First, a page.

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Singapore Builds Vibrant and Secure Digital Future

The Ministry of Communications and Information (MCI) outlined plans to build a Digitally Secure, Economically Vibrant, and Socially Stable Singapore in its Committee of Supply (COS) speeches delivered in Parliament today. Acknowledging how Digitalisation is shaping the way we live, learn, work and play, the Ministry’s plans focus on empowering Singaporeans to seize the opportunities of going digital while protecting their safety and security in the digital space.

As we embrace technology for growth opportunities, it is critical to address rapidly evolving digital threats, especially those which affect vulnerable groups such as children, women and seniors, and businesses.

– Josephine Teo, Minister for Communications and Information

To safeguard Singaporeans online, Minister Teo announced plans to introduce legislative measures to keep online spaces safe, enhance data protection for consumers and businesses, as well as strengthen the security and resilience of digital infrastructure and services. In addition, Minister Teo announced a new Alternative Dispute Resolution scheme which will provide an affordable and effective dispute resolution alternative for consumers and small businesses facing contractual disputes with telecommunication and media services providers. The scheme will be launched in April 2022.

To support local small and medium enterprises (SMEs) in building their digital security, Minister of State (MOS) for Communications and Information Mr Tan Kiat How announced the launch of the new Data Protection Essentials programme which will be available from 1 April 2022 to help businesses protect their consumer data and enable them to recover quickly from a data breach. Businesses that have good cybersecurity practices will also be recognised through the Cyber Trust Mark and Cyber Essentials Mark which will be launched end-March 2022.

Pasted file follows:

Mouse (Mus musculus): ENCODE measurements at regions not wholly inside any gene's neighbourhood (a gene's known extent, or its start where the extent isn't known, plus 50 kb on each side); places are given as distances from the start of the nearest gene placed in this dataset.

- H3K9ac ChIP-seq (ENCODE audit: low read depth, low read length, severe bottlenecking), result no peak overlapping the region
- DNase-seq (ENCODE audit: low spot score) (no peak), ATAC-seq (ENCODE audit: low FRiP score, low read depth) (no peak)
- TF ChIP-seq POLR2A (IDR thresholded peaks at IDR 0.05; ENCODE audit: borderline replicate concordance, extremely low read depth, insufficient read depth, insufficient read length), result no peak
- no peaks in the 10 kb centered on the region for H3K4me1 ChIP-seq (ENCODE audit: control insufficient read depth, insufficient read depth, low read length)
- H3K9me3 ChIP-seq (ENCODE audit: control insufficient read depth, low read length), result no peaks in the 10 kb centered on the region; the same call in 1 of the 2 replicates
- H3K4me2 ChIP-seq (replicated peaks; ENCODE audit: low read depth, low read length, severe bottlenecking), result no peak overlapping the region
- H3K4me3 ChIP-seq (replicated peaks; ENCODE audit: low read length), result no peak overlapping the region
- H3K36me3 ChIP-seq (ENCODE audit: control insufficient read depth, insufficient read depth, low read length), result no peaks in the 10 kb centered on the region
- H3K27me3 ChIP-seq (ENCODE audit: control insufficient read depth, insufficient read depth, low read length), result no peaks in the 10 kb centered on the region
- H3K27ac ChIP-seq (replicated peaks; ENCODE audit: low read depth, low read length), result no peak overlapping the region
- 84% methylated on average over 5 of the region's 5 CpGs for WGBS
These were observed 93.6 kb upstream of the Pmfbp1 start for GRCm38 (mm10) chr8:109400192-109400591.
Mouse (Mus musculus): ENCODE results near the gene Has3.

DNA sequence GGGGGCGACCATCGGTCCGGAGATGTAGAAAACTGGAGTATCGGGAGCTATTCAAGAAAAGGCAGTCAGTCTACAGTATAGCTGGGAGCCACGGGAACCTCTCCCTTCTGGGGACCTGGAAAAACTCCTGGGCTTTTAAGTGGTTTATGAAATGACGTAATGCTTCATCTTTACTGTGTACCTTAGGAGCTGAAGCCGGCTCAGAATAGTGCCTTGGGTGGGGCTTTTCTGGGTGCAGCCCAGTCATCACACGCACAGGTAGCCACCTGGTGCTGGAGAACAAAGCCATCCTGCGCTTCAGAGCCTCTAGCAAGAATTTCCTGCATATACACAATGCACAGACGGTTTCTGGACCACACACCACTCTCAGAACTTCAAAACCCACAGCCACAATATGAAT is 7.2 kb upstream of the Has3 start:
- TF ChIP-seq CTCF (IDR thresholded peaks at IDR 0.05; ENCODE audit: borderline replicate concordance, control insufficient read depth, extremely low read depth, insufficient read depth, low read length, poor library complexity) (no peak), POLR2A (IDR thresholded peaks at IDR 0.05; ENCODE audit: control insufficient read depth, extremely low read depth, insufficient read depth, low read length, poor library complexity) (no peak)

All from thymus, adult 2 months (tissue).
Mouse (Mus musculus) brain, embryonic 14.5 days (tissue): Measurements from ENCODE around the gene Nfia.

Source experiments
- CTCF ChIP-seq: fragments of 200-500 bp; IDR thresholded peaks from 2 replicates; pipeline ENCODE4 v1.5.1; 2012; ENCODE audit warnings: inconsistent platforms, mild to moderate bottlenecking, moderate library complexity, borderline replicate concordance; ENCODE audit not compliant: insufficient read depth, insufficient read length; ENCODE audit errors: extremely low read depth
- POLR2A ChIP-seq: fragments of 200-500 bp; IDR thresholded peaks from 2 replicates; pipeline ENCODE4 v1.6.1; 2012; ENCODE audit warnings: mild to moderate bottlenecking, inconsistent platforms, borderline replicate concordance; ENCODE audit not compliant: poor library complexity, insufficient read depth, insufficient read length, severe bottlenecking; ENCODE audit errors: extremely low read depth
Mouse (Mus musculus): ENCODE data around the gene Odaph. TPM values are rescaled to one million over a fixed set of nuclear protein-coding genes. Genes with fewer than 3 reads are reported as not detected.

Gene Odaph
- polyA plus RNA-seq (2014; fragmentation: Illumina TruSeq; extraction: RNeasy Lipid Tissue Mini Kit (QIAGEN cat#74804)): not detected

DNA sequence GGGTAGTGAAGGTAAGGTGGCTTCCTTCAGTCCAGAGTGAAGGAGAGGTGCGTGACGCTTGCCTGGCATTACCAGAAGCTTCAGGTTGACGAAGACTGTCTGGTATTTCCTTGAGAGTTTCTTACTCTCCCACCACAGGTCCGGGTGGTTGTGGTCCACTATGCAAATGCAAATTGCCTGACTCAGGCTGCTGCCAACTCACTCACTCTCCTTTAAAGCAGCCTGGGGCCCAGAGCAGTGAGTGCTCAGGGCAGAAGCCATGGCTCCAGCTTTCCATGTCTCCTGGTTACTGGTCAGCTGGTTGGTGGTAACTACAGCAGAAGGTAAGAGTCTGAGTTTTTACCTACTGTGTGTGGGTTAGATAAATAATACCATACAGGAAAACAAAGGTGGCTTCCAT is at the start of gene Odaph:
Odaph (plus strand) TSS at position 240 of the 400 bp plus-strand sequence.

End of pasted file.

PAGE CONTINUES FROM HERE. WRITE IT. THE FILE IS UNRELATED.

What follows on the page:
Urging SMEs to capitalise on the momentum for digitalisation, which accelerated across the economy during the Covid-19 pandemic, MOS Tan reinforced the Government’s commitment to supporting businesses as they digitally transform and internationalise. More support will be extended to SMEs, such as through the Advanced Digital Solutions scheme which will provide more AI-enabled and cloud-based integrated solutions. The Government will also introduce a broader suite of e-commerce platforms under the Grow Digital scheme, to help SMEs access international markets without a need for physical presence overseas.

MOS Tan further emphasised the importance of Government partnerships with the industry and Institutes of Higher Learning, to pave the way for more Singaporeans to access jobs and opportunities in the Digital Economy. A new degree programme (Bachelor of Science with Honours in Applied Computing, with a specialisation in FinTech) will also be offered at the Singapore Institute of Technology to prepare a core of Singaporean talents for more specialised roles in the tech ecosystem.

Senior Minister of State (SMS) for Communications and Information Dr Janil Puthucheary emphasised the importance of building up digital infrastructure and pushing technological boundaries to meet Singapore’s future needs. He announced that the Infocomm Media Development Authority (IMDA) and the Economic Development Board (EDB) will pilot a Call for Application to construct data centres that prioritise energy efficiency and decarbonisation, in line with the Government’s commitment to the sustainable development of the data centre sector.

SMS Janil also outlined Singapore’s approach towards forging a secure and vibrant global Digital Economy together with international partners. He highlighted that Singapore had signed Digital Economy Agreements (DEAs) with four countries to date.SMS Janil added that Singapore’s focus on developing cybersecurity standards to foster trusted and secured use of technology and devices have also garnered interest among international partners.

As reported by OpenGov Asia, Singapore and the United Kingdom will work more closely to facilitate digital trade between the countries by signing three Memorandums of Understanding (MOUs) in the areas of Digital Trade Facilitation, Digital Identities and Cybersecurity. The partnership will make digital transactions by businesses easier, safer and cheaper.

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